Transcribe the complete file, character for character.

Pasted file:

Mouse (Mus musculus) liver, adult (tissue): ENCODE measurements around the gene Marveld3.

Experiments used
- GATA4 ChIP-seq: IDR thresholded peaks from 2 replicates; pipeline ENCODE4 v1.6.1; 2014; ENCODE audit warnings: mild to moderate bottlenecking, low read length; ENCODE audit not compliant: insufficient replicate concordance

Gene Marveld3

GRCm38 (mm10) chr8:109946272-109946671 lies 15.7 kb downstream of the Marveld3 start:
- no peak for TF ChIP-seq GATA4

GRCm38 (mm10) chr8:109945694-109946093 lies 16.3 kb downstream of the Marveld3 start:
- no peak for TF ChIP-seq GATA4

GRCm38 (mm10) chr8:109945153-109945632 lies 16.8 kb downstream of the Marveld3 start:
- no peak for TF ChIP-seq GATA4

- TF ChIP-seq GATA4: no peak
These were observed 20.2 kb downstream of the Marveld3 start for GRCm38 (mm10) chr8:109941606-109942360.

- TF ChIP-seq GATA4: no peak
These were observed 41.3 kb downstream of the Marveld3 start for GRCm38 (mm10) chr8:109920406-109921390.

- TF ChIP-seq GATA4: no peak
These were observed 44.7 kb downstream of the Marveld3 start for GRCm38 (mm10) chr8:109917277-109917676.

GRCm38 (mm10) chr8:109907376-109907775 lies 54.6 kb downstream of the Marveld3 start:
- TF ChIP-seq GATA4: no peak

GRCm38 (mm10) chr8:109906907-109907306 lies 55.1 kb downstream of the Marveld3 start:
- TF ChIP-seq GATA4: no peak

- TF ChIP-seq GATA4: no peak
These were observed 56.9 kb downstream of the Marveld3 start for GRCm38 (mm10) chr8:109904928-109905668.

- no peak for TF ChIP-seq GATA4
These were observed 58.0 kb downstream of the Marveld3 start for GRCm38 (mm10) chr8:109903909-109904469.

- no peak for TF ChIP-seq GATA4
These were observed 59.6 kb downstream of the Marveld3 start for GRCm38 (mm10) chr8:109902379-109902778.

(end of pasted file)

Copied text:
Mouse (Mus musculus) liver, adult (tissue): ENCODE measurements around the gene Marveld3.

Experiments used
- GATA4 ChIP-seq: IDR thresholded peaks from 2 replicates; pipeline ENCODE4 v1.6.1; 2014; ENCODE audit warnings: mild to moderate bottlenecking, low read length; ENCODE audit not compliant: insufficient replicate concordance

Gene Marveld3

GRCm38 (mm10) chr8:109946272-109946671 lies 15.7 kb downstream of the Marveld3 start:
- no peak for TF ChIP-seq GATA4

GRCm38 (mm10) chr8:109945694-109946093 lies 16.3 kb downstream of the Marveld3 start:
- no peak for TF ChIP-seq GATA4

GRCm38 (mm10) chr8:109945153-109945632 lies 16.8 kb downstream of the Marveld3 start:
- no peak for TF ChIP-seq GATA4

- TF ChIP-seq GATA4: no peak
These were observed 20.2 kb downstream of the Marveld3 start for GRCm38 (mm10) chr8:109941606-109942360.

- TF ChIP-seq GATA4: no peak
These were observed 41.3 kb downstream of the Marveld3 start for GRCm38 (mm10) chr8:109920406-109921390.

- TF ChIP-seq GATA4: no peak
These were observed 44.7 kb downstream of the Marveld3 start for GRCm38 (mm10) chr8:109917277-109917676.

GRCm38 (mm10) chr8:109907376-109907775 lies 54.6 kb downstream of the Marveld3 start:
- TF ChIP-seq GATA4: no peak

GRCm38 (mm10) chr8:109906907-109907306 lies 55.1 kb downstream of the Marveld3 start:
- TF ChIP-seq GATA4: no peak

- TF ChIP-seq GATA4: no peak
These were observed 56.9 kb downstream of the Marveld3 start for GRCm38 (mm10) chr8:109904928-109905668.

- no peak for TF ChIP-seq GATA4
These were observed 58.0 kb downstream of the Marveld3 start for GRCm38 (mm10) chr8:109903909-109904469.

- no peak for TF ChIP-seq GATA4
These were observed 59.6 kb downstream of the Marveld3 start for GRCm38 (mm10) chr8:109902379-109902778.